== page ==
Enrico Fermi (September 29, 1901 – 29 November 1954) was an Italian-American physicist most noted for his work on beta decay, the development of the first nuclear reactor and for the development of quantum theory. Fermi won the 1938 Nobel Prize in Physics.
Fermi led the construction of the first nuclear pile, which produced the first controlled nuclear chain reaction. He was one of the great leaders of the Manhattan Project.
Fermi is known as the originator of the Fermi paradox in SETI research, when in a discussion of the possibility that intelligent aliens might exist, he famously asked "Where are they?"
Fermions, as well as the Fermi National Accelerator Laboratory, are named in his honor. In addition, the element fermium and Fermi statistics were named in his honor. The Enrico Fermi US Presidential Award was established in 1956 in memory of Fermi's achievements and excellence as a scientist. The department of the University of Chicago where he used to work is now known as The Enrico Fermi Institute, and the Fermi National Accelerator Laboratory (Fermilab), was also named in his honor.
Fermi problems, such as the classic "How many piano tuners are there in Chicago?" are named after Fermi's use of such estimation problems to teach students the importance of dimensional analysis, approximation methods, and clear identification of assumptions.
Early years
Fermi was born in Rome. He was inseparable in childhood from his brother Giulio, who was just one year older. In 1915, Giulio died during minor surgery for a throat abscess. Enrico, desolate, threw himself into the study of physics largely as a way of coping with his pain.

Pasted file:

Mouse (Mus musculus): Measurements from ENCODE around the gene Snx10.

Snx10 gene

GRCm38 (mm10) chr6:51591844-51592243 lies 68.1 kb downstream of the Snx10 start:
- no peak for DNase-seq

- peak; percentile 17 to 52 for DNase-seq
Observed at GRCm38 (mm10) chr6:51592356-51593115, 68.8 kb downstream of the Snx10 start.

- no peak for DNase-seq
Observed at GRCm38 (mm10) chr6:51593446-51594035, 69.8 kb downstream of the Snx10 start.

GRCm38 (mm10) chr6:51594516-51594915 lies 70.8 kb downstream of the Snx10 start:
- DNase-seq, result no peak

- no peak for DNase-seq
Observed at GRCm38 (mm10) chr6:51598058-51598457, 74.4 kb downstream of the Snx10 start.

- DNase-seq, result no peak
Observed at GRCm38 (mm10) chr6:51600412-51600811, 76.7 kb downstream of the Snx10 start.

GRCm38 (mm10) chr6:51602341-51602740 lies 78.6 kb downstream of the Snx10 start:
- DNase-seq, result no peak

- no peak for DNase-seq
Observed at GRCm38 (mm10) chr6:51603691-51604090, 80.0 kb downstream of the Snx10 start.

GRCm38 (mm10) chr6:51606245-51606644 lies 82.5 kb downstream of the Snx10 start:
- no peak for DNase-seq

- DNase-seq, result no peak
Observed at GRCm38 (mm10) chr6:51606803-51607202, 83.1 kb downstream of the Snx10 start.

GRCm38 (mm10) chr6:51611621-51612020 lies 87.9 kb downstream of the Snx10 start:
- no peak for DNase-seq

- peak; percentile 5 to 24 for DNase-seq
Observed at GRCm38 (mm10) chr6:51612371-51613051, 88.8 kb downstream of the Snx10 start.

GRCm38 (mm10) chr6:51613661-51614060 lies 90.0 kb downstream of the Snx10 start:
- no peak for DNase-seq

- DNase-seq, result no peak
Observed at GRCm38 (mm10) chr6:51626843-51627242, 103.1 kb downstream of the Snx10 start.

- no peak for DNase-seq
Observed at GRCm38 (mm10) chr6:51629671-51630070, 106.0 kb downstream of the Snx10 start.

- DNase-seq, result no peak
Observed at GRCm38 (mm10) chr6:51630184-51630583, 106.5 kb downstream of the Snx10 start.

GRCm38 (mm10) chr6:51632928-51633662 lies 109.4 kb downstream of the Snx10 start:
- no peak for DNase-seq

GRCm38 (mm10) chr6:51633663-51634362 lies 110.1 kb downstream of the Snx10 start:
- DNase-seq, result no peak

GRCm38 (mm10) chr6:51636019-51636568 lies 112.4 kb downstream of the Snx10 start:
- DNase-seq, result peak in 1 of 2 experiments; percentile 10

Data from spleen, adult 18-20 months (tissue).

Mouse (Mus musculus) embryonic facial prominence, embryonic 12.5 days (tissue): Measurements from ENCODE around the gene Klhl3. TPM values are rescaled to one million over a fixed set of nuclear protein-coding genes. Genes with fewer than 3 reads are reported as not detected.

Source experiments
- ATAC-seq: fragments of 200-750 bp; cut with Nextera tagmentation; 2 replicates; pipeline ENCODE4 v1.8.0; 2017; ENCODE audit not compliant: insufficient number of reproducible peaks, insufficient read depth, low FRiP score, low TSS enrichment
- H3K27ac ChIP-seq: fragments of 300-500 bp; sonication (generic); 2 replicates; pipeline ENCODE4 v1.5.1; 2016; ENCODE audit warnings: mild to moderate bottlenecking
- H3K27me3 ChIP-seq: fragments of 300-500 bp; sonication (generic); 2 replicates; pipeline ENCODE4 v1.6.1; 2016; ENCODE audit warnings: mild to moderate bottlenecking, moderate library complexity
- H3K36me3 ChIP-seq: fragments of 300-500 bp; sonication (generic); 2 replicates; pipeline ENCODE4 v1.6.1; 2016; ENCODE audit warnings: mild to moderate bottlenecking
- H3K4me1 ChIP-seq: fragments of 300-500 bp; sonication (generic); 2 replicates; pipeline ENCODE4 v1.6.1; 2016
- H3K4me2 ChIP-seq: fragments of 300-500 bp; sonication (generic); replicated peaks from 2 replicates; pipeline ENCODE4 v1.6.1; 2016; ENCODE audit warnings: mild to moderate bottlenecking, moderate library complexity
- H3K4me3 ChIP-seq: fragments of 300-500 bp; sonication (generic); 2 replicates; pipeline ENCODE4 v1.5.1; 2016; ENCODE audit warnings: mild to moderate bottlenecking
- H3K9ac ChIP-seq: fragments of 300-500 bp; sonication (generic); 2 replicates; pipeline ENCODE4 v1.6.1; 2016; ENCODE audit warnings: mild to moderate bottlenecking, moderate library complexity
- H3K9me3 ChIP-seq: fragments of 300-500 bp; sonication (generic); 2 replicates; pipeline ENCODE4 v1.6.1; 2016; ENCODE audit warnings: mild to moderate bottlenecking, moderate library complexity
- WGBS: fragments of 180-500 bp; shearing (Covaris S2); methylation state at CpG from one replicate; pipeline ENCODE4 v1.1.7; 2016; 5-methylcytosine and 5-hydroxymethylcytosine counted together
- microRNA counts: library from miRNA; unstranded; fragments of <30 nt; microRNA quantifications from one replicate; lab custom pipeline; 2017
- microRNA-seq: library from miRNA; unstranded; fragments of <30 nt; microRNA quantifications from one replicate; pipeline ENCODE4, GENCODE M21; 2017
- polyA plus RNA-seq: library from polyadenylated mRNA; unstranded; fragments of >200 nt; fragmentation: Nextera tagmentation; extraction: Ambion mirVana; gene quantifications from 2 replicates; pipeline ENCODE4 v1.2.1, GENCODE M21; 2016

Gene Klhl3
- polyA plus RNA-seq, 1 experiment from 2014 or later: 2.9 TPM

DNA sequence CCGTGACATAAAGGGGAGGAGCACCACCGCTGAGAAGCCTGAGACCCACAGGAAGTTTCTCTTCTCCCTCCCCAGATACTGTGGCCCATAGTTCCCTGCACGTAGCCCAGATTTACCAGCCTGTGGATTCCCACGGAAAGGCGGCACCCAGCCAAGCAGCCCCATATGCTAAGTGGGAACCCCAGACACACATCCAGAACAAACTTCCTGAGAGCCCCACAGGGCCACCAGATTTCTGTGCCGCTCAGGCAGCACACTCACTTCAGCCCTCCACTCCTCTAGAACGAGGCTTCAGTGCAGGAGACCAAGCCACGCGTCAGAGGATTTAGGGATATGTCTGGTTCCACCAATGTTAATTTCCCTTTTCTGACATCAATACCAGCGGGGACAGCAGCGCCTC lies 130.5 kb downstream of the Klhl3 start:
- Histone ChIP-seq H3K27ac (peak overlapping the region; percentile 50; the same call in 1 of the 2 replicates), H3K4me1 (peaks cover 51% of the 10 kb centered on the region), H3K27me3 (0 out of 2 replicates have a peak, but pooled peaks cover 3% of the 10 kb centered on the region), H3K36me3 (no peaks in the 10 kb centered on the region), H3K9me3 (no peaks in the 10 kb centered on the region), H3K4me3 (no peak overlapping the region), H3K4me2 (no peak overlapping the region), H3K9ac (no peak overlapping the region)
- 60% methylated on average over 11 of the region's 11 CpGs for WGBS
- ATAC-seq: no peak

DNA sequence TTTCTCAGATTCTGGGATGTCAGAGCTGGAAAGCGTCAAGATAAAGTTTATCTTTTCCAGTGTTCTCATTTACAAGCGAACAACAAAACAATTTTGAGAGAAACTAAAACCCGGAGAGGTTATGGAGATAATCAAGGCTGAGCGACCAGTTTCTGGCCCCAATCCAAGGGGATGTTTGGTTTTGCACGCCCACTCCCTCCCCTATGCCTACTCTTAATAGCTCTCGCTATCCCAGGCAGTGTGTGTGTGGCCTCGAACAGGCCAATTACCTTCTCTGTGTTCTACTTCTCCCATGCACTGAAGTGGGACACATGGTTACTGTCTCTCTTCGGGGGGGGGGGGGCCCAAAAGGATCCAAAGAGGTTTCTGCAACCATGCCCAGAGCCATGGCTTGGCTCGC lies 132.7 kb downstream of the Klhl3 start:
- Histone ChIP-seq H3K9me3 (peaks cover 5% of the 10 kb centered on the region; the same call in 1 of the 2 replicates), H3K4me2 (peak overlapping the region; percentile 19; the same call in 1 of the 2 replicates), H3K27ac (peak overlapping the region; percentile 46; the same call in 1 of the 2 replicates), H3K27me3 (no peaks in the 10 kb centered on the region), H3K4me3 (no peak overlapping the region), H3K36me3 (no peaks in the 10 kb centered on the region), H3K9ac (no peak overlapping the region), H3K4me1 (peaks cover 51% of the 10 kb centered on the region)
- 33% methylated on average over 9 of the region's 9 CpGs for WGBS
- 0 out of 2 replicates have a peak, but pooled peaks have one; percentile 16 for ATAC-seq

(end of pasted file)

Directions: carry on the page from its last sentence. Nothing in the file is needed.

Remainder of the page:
A friend of the family, Adolfo Amidei, guided Fermi's study of algebra, trigonometry, analytic geometry, calculus and theoretical mechanics. Amidei also suggested Fermi attend not the University of Rome but to apply to the prestigious "Scuola Normale Superiore" of Pisa, a special university-college for selected gifted students. The examiner at the Scuola Normale thought the 17-year-old Fermi's competition essay worthy of a doctoral exam. The examiner summoned Fermi and predicted he would become a great scientist.
Middle years
In 1918 he attended university at the Pisa Institute where he graduated with a bachelor's degree in 1922. In 1923 Fermi spent 6 months in Göttingen at Max Born's school, but was not happy with the excessively formal theoretical style of the leading school of quantum physics at the time. In 1924 he was in Leiden, Netherlands, to meet Paul Ehrenfest, and here he also met Einstein. Fermi took a professorship in Rome (the first course in theoric physics, created for him by professor Orso Maria Corbino, director of the Institute of Physics). Corbino worked a lot to help Fermi in selecting his team, which soon was joined by notable minds like Edoardo Amaldi, Bruno Pontecorvo, Franco Rasetti, Emilio Segrè. For the theoretic studies only, Ettore Majorana too took part in what was soon nicknamed the Group of "the Boys of via Panisperna" (by the name of the road in which the Institute had its labs - now in the Viminale complex, dicastery of police).
The group went on with its now famous experiments, but in 1933 Rasetti left Italy for Canada and United States, Pontecorvo went to France, Segrè preferred to go teaching in Palermo.
Later years
Fermi remained in Rome until 1938.
In 1938, Fermi won the Nobel Prize in Physics for his "demonstrations of the existence of new radioactive elements produced by neutron irradiation, and for his related discovery of nuclear reactions brought about by slow neutrons."
After Fermi received the prize in Stockholm, he, his wife Laura, and their children emigrated to New York. By this time, the Fascist government in Italy had instituted anti-Semitic laws, and Fermi's wife Laura Capon was Jewish. Soon after his arrival in New York, Fermi began working at Columbia University.
At Columbia, Fermi verified the initial nuclear fission experiment of Hahn and Strassman (with the help of Booth and Dunning). Fermi then began the construction of the first nuclear pile at Columbia.